Zen in the City: Rachel’s journey with Yoga

Recently, my friend Brooke encouraged me to go back to the life of yoga. After a long break  away from the matt, I had zero confidence in going back to practicing.  She recently received a certificate to teach yoga after years working in the trading space. Knowing very little, Brooke explained to me the difference between certain kinds of yoga while making me realize that I’ve been practicing Hatha for all those years (without even knowing what it was). For those who are not aware what kind of Yoga they practice, here’s a diagram that can give you an idea 🙂
yogaxlI have always loved yoga growing up while realizing that my culture practices similar(ish) movements when performing prayers . There are many kinds of Yoga and in today’s world yogis have been experimenting with modern techniques. I’ve just started going back to Yoga and met the ever so gentle and peaceful Ms. Rachel Janssen. She wasn’t always a yoga teacher- Rachel enjoyed working in the Art space and only embraced the practice recently.  I thought it would be nice to talk to Rachel about Chicago and Yoga, seeing that the scene is very much booming out here.
Rachel grew up in Naperville, a suburb of Chicago. She is proud to have had a wonderful, happy childhood, ‘In my neighborhood, all the families’ backyards backed up to one another. No one had fences around their yards. All of the kids were relatively the same age, so I spent most of my childhood outside, running in packs with other little kids from swingset to swingset. I would get up in the morning, head outside, and wouldn’t come back in until the sun went down. Besides running around outside, I delved into any creative craft projects I could find, and I danced for ten years.’  I asked Rachel who her role models were, ‘My parents are my role models.’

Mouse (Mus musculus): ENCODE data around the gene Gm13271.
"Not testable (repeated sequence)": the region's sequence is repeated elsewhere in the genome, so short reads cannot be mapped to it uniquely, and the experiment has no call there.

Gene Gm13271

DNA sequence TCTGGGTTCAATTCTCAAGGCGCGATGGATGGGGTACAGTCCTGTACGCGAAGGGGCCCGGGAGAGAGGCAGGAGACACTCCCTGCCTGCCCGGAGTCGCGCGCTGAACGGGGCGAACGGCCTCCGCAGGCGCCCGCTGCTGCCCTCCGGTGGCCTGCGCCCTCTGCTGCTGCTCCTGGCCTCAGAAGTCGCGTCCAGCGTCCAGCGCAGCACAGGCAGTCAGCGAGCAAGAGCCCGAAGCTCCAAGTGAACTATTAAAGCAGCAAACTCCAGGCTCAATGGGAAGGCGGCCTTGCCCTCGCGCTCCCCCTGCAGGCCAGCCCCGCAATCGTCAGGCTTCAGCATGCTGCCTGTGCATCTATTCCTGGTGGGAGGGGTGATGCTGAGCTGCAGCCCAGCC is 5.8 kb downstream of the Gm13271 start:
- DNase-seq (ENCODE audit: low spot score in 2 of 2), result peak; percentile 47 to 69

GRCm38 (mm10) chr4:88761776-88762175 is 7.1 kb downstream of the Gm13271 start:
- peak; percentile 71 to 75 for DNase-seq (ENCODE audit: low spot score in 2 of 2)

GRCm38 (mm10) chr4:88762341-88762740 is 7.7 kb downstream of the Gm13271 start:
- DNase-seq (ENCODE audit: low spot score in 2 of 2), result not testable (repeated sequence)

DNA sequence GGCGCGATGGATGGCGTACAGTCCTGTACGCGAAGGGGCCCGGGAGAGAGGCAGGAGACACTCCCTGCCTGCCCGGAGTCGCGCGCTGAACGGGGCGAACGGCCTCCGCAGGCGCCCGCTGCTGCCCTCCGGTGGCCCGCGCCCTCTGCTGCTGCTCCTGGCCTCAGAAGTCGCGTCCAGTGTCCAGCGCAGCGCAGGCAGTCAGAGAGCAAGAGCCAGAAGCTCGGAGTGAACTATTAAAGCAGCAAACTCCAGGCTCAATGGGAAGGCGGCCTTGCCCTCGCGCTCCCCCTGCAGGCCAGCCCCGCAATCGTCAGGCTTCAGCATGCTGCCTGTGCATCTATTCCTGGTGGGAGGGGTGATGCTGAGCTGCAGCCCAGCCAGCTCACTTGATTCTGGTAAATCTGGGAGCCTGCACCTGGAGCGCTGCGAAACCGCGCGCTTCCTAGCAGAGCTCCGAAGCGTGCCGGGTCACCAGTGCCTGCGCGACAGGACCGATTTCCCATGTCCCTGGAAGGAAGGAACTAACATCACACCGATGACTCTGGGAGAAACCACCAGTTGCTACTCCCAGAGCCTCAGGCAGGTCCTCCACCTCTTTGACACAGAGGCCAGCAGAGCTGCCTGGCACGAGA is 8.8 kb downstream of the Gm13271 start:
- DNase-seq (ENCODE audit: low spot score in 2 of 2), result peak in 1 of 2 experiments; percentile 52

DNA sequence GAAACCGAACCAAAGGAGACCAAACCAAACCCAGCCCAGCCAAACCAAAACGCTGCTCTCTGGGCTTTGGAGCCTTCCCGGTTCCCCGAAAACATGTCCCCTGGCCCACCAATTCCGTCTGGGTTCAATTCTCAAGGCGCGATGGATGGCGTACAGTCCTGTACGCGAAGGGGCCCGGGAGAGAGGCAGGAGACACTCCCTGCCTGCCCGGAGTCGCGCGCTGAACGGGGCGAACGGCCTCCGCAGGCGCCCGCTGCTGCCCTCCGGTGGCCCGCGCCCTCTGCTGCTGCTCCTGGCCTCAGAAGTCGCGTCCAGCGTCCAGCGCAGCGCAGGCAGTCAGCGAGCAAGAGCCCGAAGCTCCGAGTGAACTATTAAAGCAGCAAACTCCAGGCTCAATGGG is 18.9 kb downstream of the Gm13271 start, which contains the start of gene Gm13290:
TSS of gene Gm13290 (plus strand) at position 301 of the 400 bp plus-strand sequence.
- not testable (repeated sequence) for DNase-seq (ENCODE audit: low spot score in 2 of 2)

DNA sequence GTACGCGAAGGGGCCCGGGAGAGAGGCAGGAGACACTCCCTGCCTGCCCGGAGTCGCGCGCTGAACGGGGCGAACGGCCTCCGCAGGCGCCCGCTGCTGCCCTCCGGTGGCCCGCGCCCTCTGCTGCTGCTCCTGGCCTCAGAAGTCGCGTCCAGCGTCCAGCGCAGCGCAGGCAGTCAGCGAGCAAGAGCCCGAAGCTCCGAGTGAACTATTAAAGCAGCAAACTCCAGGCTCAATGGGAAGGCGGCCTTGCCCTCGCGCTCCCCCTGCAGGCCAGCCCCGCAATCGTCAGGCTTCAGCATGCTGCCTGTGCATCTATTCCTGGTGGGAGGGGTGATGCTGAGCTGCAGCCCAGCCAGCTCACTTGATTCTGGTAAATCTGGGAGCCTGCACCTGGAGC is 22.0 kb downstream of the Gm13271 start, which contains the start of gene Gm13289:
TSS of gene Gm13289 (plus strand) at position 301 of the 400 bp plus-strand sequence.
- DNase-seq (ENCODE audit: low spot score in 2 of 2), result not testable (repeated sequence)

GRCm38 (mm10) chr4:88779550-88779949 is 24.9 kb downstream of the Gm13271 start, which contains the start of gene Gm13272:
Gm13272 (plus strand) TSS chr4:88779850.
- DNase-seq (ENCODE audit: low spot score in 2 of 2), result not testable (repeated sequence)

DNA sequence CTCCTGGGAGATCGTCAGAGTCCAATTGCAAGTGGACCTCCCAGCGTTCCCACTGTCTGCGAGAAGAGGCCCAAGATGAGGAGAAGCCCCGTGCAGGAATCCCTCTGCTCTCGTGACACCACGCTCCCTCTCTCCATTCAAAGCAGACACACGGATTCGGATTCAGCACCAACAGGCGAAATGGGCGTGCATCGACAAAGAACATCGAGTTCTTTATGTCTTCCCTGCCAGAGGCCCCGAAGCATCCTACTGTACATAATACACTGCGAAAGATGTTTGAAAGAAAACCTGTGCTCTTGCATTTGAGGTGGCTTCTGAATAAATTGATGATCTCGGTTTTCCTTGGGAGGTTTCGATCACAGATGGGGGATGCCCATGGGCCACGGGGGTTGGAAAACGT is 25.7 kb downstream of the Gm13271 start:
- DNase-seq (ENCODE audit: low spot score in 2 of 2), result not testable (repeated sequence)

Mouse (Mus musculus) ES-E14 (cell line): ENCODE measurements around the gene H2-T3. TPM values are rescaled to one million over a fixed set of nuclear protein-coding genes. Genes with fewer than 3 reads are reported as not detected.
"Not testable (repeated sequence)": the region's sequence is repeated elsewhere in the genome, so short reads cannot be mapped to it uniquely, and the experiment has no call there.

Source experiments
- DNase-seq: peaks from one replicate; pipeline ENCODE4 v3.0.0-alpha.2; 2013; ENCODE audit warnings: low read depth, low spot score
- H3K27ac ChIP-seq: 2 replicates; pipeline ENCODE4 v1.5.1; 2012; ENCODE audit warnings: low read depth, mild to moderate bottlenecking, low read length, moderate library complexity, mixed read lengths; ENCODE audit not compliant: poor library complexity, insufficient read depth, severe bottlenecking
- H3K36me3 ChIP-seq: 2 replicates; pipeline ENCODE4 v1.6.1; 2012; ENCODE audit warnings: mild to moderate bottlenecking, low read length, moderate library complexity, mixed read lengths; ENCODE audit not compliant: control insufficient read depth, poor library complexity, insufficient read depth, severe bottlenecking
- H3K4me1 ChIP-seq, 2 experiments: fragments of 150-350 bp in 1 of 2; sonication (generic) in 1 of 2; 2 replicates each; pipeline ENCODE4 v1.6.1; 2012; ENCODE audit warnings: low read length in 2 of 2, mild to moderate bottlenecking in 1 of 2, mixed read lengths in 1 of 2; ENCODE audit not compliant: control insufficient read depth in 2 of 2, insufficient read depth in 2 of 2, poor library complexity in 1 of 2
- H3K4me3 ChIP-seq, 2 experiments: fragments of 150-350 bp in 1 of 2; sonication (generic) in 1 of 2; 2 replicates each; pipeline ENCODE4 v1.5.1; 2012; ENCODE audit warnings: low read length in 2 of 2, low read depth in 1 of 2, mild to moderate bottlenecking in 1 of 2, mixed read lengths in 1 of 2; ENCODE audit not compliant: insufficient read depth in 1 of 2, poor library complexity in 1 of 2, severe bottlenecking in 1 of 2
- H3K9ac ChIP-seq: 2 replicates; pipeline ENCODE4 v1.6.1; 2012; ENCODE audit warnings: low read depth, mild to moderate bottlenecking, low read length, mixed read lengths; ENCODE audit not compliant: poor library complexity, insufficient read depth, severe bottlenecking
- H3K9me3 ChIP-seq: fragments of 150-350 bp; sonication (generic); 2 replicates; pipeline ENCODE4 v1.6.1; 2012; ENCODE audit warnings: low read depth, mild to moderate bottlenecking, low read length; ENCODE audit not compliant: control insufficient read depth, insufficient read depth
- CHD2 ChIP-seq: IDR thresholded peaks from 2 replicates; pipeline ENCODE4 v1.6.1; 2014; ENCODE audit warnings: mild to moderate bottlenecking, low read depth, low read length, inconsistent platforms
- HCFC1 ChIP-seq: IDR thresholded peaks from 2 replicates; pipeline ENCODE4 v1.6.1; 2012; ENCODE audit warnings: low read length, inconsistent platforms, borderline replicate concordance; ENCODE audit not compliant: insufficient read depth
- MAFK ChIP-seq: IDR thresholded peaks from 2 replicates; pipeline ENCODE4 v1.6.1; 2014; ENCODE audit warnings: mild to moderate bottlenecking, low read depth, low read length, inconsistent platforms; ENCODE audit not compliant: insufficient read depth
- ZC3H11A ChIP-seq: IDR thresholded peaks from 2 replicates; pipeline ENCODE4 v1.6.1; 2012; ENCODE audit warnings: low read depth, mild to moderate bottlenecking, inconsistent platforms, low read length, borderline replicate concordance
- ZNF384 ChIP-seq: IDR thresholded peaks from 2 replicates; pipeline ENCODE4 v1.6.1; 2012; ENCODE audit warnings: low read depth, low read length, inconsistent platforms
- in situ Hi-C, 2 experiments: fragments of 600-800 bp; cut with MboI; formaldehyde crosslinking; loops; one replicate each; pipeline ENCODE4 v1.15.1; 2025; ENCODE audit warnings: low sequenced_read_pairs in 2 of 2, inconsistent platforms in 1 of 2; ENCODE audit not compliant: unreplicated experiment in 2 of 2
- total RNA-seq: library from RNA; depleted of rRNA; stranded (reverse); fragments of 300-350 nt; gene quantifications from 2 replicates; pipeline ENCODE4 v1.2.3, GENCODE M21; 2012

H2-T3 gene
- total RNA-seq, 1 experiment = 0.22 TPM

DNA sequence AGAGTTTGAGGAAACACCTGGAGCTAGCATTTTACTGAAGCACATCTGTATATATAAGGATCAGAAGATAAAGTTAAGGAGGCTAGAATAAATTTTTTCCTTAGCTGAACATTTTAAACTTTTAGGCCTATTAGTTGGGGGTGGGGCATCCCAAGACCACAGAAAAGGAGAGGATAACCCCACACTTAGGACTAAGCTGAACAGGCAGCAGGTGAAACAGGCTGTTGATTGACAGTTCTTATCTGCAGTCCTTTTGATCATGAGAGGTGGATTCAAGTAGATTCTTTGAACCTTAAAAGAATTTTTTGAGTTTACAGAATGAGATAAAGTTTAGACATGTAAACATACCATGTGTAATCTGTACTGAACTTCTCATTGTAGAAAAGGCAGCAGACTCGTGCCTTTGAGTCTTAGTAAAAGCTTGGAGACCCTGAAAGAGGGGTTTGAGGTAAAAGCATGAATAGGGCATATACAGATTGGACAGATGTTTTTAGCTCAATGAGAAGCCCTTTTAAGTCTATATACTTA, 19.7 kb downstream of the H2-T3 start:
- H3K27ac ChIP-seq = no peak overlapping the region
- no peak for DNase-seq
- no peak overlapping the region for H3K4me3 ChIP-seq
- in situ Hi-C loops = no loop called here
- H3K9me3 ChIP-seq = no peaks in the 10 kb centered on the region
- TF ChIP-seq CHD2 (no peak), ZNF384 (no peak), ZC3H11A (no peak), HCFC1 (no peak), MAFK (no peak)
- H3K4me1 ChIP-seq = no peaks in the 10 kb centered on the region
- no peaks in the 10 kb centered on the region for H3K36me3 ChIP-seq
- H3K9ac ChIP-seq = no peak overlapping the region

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Me: When were you introduced to yoga and how did you learn about it?
RJ: I was introduced to the practice of yoga in college through my high school friend, Carolyn. She took me to my first yoga class when I was a junior in college. I am ever so grateful for her and that experience.
Me: It’s always that person that introduces you to yoga! Was yoga popular at all, growing up?
RJ: Growing up, I never remember hearing much about yoga. I remember my mom doing step aerobics in the family room instead 🙂
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Me: Haha, I remember my mum doing that too. Aerobics! When did you notice yoga taking over the west?
RJ: I remember noticing yoga in college. The fitness center offered yoga and mind/body classes. I also recall reading about a course students could enroll in that was centered around the study of yoga. Currently, I believe yoga has a tremendous impact upon the western world. The West is becoming more interested in the mind-body-spirit connection and accepting of the desire to cultivate a connection between all three. 
Me: I also notice a surge and need for spirituality than religion these days. Do you feel like people in the west appreciate spirituality in their life?
RJ: I absolutely believe people in the West appreciate spirituality. People are turning out in droves for yoga classes, looking to foster that feeling of connection. We are all connected; the West is acknowledging and valuing that truth now more than ever.
Me: For those who don’t understand YOGA much, what is it and what are the benefits?
RJ: Yoga means to “yolk” or “unite.” It is a lifelong journey of uniting the spirit, body, breath, and mind to unleash one’s most vibrant, joyous self. While many teachers and students of yoga have their own definition, yoga means many things to me. It is a practice of deep acceptance, grace, patience, and love; it is about inclusion versus exclusion, tolerance, as opposed to intolerance, and recognizing the value and strength that lie in kindness and connection. The benefits are sincerely endless-to one’s spirit, body, and mind. 
Me: There are many kinds of Yoga, how does one differentiate between them and where can one begin at ease?